Set to die, the dogs were found severely exhausted and dehydrated after the minivan carrying them was intercepted.
About five dozen dogs crammed into six small cages were on their way to being slaughtered when they were saved just in time and given another shot at a happier future.
The 61 dogs, most likely starved for days, were tightly stuffed together in metal cages and were being transported to a slaughterhouse in Kampong Cham, Cambodia on February 21. Nearly becoming victims of the country's meat trade, the dogs were saved after a government-led interception took place and stopped the minivan as it was leaving the town of Siam Reap, according to People.
Right at the scene, the driver of the minivan was arrested and the dogs were given the medical attention they needed.
"Most of them are young dogs and showed signs of severe heat exhaustion and dehydration. It is unclear how long these dogs were in the van or at a holding area before being loaded onto the vehicle," said Dr. Katherine Polak from FOUR PAWS, which was the animal welfare organization that was part of the interception. With help from 'Paw Patrol Cambodia' and 'Animal Rescue Cambodia,' FOUR PAWS was able to feed the animals before giving them vaccinations and treatment for their injuries.
"All were extremely hungry, most likely not having eaten in days. We are currently preparing off-site premises where the dogs will be safe and cared for until we have found new homes for them," said Dr. Polak, who works as the veterinarian and leads the FOUR PAWS Stray Animal Care in Southeast Asia.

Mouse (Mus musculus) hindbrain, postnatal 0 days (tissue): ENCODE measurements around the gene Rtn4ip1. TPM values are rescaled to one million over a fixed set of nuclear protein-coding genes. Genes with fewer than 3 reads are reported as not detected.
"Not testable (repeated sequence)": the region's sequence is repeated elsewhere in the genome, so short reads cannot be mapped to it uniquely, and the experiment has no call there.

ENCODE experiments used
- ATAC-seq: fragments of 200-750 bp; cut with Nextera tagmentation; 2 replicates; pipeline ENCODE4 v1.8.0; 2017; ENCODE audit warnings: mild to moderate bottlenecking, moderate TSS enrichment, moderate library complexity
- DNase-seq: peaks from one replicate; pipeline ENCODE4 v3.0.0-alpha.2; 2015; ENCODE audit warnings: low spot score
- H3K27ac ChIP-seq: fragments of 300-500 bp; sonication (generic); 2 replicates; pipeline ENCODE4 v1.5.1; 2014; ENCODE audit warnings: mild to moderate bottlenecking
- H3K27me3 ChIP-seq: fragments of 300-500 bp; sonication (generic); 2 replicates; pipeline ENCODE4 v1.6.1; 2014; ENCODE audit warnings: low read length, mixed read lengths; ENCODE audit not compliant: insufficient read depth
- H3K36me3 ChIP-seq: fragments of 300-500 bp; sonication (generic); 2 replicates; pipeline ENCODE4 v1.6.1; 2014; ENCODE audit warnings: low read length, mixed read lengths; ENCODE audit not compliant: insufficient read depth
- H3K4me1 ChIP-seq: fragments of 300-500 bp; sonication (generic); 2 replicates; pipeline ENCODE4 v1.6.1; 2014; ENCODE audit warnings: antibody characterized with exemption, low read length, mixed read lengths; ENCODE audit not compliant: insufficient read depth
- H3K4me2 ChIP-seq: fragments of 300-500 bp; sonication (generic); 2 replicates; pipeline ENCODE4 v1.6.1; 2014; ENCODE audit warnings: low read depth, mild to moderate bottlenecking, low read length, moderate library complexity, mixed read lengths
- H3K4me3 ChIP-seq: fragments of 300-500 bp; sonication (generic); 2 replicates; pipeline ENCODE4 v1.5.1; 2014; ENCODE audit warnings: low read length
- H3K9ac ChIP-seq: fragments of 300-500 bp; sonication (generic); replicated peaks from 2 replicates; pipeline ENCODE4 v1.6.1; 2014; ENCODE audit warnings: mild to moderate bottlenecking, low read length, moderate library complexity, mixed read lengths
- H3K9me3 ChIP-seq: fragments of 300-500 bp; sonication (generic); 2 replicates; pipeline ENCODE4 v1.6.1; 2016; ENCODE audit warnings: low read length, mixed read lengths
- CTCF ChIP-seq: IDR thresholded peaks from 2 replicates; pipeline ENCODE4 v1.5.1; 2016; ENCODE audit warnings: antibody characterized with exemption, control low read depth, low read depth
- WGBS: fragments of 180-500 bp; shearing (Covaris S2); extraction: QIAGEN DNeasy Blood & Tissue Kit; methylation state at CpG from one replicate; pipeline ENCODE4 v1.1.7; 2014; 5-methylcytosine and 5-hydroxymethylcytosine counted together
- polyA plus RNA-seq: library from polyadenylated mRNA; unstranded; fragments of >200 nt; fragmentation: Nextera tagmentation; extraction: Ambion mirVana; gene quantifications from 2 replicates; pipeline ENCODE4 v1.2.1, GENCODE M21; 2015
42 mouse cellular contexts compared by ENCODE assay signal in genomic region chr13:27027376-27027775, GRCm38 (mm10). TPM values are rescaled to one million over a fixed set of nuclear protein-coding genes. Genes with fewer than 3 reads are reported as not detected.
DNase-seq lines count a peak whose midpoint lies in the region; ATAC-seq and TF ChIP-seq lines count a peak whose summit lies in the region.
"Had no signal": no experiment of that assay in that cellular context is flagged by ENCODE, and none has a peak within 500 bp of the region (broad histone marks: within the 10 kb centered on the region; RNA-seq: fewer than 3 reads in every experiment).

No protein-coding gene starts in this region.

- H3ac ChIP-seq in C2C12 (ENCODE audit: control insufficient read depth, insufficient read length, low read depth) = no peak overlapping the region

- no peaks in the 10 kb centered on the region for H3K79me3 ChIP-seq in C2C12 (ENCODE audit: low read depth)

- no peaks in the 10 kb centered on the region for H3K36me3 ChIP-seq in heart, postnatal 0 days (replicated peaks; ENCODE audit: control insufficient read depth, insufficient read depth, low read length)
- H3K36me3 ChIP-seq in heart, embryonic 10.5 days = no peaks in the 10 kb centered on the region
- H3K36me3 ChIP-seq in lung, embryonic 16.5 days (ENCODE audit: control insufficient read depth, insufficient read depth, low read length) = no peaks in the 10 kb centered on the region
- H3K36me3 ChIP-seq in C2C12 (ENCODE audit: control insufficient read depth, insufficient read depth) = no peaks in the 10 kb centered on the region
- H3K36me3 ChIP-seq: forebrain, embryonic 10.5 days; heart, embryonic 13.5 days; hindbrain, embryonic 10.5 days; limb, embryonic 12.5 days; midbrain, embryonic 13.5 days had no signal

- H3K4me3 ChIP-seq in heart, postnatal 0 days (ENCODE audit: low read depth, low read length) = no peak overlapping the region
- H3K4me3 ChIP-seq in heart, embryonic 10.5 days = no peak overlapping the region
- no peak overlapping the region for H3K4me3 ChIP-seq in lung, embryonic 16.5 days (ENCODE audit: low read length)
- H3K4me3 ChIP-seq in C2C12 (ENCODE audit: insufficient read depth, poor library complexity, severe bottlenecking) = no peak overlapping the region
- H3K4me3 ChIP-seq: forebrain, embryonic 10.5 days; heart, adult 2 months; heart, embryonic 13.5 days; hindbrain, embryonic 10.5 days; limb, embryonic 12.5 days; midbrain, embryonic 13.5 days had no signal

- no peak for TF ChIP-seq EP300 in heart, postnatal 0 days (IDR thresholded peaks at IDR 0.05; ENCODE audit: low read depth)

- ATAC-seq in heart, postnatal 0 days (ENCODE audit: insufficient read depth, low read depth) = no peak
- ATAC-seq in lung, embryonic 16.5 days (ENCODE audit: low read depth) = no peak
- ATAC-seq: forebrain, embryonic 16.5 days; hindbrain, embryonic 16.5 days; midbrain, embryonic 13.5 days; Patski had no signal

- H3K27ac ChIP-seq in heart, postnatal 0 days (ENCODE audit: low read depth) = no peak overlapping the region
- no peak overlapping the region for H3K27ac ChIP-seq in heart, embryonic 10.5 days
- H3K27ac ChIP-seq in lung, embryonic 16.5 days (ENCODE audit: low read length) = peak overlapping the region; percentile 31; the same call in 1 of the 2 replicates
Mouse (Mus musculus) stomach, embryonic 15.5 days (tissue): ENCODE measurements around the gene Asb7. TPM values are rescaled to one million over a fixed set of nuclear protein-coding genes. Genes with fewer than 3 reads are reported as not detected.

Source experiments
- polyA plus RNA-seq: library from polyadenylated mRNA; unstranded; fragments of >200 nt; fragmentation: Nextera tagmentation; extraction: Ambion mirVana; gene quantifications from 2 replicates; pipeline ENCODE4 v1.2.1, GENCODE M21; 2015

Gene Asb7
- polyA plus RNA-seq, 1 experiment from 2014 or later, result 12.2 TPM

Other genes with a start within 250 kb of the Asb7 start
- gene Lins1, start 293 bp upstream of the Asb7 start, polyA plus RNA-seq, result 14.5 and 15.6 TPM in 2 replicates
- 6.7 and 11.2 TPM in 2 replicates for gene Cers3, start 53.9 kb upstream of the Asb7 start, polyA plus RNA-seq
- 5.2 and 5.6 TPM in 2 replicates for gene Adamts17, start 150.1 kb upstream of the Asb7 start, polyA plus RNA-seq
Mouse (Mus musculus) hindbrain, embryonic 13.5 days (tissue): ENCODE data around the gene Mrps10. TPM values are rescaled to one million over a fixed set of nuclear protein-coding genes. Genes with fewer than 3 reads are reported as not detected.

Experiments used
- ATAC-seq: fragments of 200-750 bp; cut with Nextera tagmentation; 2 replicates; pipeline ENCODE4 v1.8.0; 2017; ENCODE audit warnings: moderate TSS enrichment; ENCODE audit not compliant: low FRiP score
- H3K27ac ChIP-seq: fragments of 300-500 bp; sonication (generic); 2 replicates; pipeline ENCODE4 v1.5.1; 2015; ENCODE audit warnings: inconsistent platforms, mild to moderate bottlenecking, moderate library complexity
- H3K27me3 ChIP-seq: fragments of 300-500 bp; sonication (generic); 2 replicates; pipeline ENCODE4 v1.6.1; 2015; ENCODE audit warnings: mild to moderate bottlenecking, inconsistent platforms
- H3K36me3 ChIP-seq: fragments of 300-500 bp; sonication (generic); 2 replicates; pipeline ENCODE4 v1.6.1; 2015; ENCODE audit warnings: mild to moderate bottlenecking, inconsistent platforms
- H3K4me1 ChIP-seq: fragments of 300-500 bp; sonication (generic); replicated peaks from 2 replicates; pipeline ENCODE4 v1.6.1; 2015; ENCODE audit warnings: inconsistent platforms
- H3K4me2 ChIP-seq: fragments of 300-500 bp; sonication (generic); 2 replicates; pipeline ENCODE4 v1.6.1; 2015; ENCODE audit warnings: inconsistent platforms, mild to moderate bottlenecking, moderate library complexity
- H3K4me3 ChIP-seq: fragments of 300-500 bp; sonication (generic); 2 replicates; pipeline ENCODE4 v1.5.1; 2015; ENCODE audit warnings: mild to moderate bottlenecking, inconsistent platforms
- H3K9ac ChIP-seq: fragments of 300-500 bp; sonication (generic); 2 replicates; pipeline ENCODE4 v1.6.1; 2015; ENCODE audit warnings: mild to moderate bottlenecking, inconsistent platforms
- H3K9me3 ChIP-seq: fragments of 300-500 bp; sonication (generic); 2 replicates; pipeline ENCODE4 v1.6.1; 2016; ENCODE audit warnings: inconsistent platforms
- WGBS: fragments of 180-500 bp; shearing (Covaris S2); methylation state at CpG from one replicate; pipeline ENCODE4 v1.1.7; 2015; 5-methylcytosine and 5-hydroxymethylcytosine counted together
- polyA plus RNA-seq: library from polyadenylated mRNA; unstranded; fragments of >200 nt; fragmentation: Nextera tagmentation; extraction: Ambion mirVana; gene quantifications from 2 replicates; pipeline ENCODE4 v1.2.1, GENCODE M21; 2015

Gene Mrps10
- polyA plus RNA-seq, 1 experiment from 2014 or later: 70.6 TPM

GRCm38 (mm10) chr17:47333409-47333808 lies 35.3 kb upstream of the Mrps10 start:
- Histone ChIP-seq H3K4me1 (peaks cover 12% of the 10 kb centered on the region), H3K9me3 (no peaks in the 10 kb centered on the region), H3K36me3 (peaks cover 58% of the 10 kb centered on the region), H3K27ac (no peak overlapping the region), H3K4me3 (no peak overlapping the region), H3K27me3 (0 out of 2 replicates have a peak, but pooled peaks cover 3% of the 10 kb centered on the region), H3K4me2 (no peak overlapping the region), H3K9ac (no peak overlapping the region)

Being the first interception led by the government to save canines in Cambodia, the rescue was made possible by the efforts of the Provincial Department of Agriculture in collaboration with the Provincial Commissioner of Police. "This first-of-its-kind interception hopefully sends a loud and clear message to traffickers across Cambodia that future dog meat trading will no longer be tolerated," added Dr. Polak.
In July, 2020, a ban was enforced on the sale and consumption of dog meat in the province of Siem Reap, however, FOUR PAWS still believes the town is a notorious hot spot for dog meat trade. Although the ban was enforced, FOUR PAWS investigated and found that every month, about a thousand dogs are still being smuggled from Siem Reap to slaughterhouses.
It is a tough fight against a culture that sees nothing wrong with it, but the animal welfare organization is still hoping and working towards the end of the dog meat trade in the country as well as the rest of Southeast Asia.
Dr. Karanvir Kukreja, veterinarian and Head of Companion Animal Public Campaigns Southeast Asia at FOUR PAWS, said, "Through education and cooperation with the responsible authorities and tourism associations, the aim is to urge governments to introduce and enforce legislation banning the dog and cat meat trade to protect both animal and public health."
Noting how the unsanitary and run-down conditions in which animals are kept can be a breeding ground for infectious diseases, Dr. Karanvir added, "The recent COVID-19 pandemic brings into stark reality the dangers of the trade in live animals. The conditions seen in live animal markets – the likely origin of COVID-19 – unsanitary practices, brutal treatment, and cramped confinement leading to the mixing of sick animals, are also seen in the dog and cat meat trade. All of which leads to an ideal environment for the emergence of new pathogens including zoonotic diseases – it’s important that governments act against this before it’s too late."
Cover image source: FOUR PAWS International/Facebook